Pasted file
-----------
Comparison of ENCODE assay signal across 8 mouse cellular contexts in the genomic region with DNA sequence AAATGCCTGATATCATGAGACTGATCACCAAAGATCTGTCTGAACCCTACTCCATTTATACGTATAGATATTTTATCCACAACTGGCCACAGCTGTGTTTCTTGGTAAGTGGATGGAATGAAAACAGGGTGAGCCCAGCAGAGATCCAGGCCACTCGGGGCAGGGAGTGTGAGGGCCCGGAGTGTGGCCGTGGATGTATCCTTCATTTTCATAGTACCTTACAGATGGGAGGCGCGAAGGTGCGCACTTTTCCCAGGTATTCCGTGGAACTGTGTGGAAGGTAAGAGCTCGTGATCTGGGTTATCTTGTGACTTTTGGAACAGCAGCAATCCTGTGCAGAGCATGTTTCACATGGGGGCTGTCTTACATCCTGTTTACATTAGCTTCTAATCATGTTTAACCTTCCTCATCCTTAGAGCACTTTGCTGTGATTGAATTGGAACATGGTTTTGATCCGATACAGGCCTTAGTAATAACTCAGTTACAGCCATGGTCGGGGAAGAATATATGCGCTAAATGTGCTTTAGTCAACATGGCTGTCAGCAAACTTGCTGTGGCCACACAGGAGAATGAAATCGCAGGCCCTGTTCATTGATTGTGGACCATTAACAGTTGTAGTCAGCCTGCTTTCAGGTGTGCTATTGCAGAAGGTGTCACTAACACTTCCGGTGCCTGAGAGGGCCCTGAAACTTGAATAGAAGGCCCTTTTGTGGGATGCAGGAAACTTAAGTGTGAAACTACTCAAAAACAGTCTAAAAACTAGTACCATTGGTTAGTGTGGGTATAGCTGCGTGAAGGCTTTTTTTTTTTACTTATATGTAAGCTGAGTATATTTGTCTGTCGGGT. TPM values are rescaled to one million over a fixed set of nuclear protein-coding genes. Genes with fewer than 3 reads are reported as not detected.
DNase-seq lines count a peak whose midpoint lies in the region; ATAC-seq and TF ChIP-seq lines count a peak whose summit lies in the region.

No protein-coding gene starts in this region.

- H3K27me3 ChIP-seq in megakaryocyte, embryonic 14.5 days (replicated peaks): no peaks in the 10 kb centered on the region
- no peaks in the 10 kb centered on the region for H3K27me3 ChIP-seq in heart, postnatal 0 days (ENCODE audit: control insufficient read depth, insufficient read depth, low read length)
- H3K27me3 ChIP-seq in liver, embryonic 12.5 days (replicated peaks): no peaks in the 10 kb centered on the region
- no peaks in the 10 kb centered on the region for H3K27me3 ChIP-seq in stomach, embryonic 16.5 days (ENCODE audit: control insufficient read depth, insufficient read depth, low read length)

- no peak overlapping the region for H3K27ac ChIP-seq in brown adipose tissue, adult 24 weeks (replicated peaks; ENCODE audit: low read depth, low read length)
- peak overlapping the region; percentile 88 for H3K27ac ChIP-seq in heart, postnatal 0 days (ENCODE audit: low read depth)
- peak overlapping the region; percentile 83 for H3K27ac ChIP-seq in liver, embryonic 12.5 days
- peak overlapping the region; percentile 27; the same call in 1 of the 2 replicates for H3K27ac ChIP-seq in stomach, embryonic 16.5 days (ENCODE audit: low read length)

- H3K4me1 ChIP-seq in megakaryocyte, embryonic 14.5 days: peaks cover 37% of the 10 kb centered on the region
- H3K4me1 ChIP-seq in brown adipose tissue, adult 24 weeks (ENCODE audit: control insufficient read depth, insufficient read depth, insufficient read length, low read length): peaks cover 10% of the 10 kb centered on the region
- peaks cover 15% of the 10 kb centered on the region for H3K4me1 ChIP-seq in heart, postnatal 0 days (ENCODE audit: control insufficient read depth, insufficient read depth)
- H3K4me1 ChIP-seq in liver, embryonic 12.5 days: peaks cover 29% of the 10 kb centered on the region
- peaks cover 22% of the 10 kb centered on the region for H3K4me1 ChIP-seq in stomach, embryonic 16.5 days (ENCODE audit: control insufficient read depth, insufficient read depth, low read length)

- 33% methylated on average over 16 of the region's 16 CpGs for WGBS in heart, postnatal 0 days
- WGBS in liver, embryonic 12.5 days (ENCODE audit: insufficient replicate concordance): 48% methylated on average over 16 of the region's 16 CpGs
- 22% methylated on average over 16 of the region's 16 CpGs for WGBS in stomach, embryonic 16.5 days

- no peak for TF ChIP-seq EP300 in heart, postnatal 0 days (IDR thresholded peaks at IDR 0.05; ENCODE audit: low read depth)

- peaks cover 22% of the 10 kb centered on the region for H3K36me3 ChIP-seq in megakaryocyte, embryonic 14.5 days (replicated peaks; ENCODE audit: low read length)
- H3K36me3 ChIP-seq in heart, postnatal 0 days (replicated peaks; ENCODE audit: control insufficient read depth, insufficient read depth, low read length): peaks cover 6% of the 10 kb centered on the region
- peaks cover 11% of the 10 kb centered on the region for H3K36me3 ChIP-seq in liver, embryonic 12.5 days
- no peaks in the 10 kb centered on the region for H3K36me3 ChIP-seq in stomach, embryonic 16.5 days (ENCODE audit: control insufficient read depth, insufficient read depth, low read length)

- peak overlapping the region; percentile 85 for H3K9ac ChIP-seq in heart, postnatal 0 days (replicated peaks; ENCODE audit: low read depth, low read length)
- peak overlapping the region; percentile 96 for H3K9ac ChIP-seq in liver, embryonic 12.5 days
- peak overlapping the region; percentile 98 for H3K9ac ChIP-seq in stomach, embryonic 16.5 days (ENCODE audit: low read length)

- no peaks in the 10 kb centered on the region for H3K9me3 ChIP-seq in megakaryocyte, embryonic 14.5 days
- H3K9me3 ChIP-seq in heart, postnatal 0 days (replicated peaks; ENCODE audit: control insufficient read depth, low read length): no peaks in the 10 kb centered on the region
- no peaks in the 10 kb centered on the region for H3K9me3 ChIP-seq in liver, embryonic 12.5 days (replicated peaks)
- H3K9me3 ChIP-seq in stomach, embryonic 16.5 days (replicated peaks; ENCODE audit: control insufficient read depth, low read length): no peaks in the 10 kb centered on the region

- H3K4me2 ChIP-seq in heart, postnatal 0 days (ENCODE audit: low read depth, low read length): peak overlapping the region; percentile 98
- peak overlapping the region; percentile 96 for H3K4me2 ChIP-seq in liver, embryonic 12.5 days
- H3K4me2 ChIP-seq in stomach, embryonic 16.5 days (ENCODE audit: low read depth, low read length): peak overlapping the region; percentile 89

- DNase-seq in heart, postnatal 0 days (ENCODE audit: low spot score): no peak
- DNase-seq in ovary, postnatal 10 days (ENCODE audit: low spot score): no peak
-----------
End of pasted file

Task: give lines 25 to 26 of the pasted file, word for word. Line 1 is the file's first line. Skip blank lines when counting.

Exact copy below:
- peak overlapping the region; percentile 85 for H3K9ac ChIP-seq in heart, postnatal 0 days (replicated peaks; ENCODE audit: low read depth, low read length)
- peak overlapping the region; percentile 96 for H3K9ac ChIP-seq in liver, embryonic 12.5 days